Dylan Alcott OAM, is one of Australia's most successful and well recognised Paralympians. At the 2016 Rio Paralympic Games, Dylan became one of only a few athletes to win two gold medals in two different sports across two different Olympic or Paralympic.
At the age of 17, Dylan became the youngest ever wheelchair basketball gold medallist at the 2008 Paralympic Games in Beijing and after gold at the 2010 World Championships, and silver at the London 2012 games, decided to switch sports to wheelchair tennis, and furthering great success throughout his career.
In 2017, Dylan launched the Dylan Alcott foundation created to help young Australians who are struggling to come to terms with their disabilities. He also works extensively in the Australian media landscape. He was also nominated for 2017 Young Australian of the Year.
Since switching back to tennis from wheelchair basketball, Alcott has now won five Australian Opens, two US Opens and a crown at Roland Garros. If he wins Wimbledon first-ever quad wheelchair title, he will hold all four grand slam crowns simultaneously.
Not many people can lay claim to being a Paralympic gold medallist and world champion whilst still being in their teenage years. Then again, there aren’t many people like Dylan Alcott.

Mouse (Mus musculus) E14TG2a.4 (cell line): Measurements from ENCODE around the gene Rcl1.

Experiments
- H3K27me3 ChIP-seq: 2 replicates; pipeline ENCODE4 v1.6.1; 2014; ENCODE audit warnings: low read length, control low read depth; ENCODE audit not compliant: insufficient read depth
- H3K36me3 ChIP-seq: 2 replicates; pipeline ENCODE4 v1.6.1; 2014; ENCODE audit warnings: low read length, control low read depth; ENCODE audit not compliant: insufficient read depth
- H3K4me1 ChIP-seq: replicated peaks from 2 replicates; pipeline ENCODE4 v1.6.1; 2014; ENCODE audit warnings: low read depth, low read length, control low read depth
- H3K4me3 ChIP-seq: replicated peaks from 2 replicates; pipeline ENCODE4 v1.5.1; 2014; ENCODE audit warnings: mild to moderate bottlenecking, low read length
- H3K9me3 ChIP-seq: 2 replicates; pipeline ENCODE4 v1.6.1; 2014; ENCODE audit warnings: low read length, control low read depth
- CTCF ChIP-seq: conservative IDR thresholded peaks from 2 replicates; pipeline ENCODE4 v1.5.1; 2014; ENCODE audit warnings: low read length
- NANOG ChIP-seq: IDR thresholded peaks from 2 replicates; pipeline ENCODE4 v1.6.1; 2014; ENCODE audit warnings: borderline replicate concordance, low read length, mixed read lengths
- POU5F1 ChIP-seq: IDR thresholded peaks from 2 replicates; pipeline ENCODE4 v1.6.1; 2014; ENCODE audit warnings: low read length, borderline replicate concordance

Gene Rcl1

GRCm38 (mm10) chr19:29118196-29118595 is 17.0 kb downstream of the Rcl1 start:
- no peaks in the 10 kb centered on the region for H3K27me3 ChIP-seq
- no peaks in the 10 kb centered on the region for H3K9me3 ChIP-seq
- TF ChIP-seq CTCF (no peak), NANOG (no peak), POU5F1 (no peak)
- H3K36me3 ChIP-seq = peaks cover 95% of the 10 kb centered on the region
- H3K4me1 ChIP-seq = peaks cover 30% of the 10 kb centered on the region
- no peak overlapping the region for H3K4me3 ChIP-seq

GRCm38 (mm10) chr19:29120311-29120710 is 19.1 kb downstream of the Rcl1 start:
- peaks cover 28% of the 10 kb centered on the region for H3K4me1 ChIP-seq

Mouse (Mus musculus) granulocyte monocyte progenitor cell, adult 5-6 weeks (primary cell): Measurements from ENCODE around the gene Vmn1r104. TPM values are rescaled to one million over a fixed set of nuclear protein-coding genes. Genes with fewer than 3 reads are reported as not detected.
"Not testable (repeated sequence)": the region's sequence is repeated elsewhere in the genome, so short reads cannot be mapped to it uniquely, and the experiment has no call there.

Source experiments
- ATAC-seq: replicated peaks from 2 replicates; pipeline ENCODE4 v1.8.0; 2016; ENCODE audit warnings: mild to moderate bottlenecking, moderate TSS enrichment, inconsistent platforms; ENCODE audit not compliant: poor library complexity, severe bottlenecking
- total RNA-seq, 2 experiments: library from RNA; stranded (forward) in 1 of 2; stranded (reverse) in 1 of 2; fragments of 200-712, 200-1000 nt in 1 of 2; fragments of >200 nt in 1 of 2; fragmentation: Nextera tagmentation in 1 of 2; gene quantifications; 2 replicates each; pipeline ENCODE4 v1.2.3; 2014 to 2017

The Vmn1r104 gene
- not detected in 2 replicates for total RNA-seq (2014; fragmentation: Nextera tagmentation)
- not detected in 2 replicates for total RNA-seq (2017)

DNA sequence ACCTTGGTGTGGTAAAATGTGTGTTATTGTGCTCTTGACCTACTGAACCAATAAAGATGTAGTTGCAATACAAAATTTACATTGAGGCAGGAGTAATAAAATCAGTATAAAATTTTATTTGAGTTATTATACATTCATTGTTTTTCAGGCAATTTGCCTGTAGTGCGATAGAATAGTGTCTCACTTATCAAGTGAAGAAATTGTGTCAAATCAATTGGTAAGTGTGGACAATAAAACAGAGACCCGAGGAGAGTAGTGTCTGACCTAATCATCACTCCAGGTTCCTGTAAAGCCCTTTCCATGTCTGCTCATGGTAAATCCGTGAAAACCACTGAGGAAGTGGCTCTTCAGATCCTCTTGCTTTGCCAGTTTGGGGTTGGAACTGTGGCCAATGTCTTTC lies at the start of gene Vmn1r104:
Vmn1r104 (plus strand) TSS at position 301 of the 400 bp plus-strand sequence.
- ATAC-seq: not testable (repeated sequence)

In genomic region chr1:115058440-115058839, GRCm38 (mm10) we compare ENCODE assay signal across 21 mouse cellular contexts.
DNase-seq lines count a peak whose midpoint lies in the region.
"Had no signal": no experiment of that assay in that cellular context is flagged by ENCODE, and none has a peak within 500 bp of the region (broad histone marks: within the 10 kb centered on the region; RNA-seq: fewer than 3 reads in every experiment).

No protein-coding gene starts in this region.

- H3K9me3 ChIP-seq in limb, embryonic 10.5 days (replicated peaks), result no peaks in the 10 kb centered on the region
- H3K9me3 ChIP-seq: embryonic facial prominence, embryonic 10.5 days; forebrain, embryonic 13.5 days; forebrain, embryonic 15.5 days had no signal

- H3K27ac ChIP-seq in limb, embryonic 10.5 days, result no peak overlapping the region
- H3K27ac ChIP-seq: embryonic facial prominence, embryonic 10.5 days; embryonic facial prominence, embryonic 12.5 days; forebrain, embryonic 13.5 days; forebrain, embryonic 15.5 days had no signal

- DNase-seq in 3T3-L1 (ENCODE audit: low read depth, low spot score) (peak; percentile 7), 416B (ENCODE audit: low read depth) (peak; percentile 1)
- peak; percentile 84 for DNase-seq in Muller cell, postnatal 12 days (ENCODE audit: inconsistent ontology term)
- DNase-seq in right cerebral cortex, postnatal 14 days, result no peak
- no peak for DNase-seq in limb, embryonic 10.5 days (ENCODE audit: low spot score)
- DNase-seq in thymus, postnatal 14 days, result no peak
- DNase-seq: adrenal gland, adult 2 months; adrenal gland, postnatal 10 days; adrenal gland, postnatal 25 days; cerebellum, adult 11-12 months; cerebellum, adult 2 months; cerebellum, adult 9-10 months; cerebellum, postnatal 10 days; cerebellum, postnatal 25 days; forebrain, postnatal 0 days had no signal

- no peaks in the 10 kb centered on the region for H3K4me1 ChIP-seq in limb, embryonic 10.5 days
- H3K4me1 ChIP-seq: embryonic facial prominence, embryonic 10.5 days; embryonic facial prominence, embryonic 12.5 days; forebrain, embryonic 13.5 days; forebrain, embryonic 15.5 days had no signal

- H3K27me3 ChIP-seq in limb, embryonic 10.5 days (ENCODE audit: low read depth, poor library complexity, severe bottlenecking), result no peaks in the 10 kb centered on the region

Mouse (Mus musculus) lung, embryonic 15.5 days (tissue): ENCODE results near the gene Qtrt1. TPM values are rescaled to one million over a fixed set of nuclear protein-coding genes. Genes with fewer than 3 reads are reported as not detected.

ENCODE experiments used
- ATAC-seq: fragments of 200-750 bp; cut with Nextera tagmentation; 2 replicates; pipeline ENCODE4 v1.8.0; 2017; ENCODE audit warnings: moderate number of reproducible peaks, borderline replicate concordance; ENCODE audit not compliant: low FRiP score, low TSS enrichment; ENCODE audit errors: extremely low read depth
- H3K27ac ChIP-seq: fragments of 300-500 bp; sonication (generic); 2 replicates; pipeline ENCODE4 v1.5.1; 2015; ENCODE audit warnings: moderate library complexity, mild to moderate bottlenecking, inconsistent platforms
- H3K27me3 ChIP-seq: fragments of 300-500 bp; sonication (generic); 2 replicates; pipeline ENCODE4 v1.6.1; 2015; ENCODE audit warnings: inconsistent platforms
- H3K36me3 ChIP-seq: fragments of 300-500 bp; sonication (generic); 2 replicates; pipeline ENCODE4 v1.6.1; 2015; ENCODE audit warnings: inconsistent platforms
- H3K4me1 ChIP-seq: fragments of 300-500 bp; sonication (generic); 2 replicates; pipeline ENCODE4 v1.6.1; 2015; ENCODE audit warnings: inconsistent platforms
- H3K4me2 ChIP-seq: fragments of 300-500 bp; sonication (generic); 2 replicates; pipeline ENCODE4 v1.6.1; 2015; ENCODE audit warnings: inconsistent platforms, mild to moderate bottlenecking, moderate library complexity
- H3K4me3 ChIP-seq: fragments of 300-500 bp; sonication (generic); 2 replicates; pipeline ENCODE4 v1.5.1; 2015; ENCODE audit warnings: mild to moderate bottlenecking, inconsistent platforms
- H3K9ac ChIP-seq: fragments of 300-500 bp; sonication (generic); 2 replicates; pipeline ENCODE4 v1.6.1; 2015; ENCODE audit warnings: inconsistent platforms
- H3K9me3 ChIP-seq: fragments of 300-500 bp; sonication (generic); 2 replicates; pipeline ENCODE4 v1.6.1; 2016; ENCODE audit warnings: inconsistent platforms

Dylan was born with a rare type of tumour wrapped around his spinal cord, which required immediate surgery only weeks after birth. After a three-year battle for his life, Dylan defied the odds and through sheer determination and hard work, he has been able to strive to become one of Australia’s best and widely recognised Paralympians.
One of Dylan’s greatest achievements was being inducted as a member of the Order of Australia in 2009 at the age of 18. In 2019, Dylan won his fifth consecutive Australian Open title, and he has won seven grand slam singles titles to date.
Dylan’s true passion is his work as a motivational speaker, and through his inspirational storytelling, he is continually trying to alter and change the way people with disabilities are perceived in the wider community. He works as a keynote corporate speaker, bringing disability awareness to schools.
Dylan published his autobiography, Able - Gold Medals, Grand Slams and Smashing Glass Ceilings, and in 2019 he won a Logie for ‘Most Popular New Talent’.
Dylan was appointed an Officer of the Order of Australia (AO) in 2022 for distinguished service to paralympic sport, particularly to tennis, and as a role model for people with disability, and to the community through a range of organisations.